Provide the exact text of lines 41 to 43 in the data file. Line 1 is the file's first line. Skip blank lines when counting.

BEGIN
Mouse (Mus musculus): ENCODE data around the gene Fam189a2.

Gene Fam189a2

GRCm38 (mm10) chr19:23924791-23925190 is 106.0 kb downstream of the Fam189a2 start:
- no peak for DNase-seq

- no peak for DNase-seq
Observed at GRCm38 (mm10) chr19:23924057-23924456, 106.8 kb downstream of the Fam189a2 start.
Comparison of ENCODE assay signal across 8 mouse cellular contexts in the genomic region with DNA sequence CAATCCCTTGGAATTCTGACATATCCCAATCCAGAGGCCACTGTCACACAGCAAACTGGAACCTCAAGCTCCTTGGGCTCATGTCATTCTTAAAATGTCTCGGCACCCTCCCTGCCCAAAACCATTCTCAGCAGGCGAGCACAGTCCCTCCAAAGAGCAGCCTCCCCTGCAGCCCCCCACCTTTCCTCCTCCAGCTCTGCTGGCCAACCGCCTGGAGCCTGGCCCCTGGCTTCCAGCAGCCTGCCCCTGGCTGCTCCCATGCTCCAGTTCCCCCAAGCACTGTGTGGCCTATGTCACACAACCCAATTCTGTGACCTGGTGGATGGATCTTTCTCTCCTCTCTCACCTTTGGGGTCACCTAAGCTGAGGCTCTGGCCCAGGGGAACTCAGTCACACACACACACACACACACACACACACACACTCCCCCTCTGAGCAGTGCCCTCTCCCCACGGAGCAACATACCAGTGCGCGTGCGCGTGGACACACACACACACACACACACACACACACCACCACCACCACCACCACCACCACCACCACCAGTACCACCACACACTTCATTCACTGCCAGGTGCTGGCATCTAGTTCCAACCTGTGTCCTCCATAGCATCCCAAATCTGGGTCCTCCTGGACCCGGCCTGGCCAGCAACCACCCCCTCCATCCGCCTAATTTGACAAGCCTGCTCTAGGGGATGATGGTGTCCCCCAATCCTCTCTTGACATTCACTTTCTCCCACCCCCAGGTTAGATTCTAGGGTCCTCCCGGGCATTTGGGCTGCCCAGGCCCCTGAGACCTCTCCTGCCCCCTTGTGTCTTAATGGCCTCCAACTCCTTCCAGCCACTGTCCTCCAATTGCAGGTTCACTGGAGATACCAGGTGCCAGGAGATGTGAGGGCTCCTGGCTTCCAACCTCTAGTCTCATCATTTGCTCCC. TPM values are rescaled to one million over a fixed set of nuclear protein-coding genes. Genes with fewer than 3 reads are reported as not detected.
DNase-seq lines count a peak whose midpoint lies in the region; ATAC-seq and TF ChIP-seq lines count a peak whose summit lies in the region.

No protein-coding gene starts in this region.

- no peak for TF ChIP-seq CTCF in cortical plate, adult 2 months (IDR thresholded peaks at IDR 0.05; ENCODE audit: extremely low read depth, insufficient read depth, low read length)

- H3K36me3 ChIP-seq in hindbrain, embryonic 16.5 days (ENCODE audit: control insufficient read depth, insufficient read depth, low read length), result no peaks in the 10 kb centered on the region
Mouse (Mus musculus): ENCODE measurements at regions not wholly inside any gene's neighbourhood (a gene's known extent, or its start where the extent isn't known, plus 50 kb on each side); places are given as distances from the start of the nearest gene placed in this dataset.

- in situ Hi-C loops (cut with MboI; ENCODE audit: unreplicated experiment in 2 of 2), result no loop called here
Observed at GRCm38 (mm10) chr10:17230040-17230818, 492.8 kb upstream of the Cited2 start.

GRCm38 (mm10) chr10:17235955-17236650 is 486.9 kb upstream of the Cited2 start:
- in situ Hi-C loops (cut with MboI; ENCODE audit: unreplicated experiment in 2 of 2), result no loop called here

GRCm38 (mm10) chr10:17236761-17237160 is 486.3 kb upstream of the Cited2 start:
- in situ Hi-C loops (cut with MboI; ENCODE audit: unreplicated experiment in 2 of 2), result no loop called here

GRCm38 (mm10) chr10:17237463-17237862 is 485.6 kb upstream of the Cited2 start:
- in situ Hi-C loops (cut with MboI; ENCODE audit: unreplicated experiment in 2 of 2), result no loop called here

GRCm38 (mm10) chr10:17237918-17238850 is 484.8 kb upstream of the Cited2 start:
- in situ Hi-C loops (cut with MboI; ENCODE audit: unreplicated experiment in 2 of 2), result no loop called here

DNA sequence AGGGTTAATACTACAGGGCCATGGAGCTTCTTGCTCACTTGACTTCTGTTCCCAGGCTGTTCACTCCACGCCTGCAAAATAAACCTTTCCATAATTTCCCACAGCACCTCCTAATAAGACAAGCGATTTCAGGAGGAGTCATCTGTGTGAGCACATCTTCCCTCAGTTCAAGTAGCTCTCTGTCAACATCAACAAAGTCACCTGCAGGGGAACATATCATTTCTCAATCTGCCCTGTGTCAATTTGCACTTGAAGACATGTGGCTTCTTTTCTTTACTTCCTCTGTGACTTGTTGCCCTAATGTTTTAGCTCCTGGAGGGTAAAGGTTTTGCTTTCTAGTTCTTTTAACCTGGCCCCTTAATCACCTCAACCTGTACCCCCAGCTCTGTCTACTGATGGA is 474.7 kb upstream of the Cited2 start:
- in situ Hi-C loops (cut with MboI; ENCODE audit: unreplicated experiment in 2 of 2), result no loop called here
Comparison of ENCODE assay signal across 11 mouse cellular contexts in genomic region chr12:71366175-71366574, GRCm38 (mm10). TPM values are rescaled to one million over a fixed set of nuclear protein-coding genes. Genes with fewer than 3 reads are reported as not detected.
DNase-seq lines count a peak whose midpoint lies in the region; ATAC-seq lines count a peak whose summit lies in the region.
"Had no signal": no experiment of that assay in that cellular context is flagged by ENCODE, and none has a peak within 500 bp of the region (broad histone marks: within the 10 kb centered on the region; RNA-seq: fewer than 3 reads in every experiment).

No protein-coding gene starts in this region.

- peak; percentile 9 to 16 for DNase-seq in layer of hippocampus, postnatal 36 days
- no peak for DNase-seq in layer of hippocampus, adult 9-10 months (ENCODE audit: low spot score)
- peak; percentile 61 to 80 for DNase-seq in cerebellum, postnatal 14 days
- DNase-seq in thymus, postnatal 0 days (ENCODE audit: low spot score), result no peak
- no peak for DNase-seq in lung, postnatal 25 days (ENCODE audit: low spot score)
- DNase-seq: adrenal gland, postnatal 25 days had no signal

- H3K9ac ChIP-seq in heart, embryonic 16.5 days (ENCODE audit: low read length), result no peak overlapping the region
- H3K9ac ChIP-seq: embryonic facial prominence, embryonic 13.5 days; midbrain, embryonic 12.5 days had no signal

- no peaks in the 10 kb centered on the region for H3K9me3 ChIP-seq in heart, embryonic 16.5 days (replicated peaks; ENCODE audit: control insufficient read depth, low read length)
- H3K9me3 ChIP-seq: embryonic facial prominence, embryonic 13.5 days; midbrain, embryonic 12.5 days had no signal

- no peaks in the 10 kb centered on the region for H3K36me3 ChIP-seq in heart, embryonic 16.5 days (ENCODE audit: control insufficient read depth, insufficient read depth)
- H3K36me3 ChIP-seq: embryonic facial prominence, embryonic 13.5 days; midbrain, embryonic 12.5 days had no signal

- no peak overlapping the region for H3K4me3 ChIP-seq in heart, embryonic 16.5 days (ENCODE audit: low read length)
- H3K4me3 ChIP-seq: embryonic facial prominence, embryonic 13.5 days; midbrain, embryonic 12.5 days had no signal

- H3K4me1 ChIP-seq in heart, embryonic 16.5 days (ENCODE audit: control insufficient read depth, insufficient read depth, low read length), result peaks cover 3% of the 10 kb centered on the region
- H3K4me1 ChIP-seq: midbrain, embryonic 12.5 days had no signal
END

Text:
- no peak overlapping the region for H3K4me3 ChIP-seq in heart, embryonic 16.5 days (ENCODE audit: low read length)
- H3K4me3 ChIP-seq: embryonic facial prominence, embryonic 13.5 days; midbrain, embryonic 12.5 days had no signal

- H3K4me1 ChIP-seq in heart, embryonic 16.5 days (ENCODE audit: control insufficient read depth, insufficient read depth, low read length), result peaks cover 3% of the 10 kb centered on the region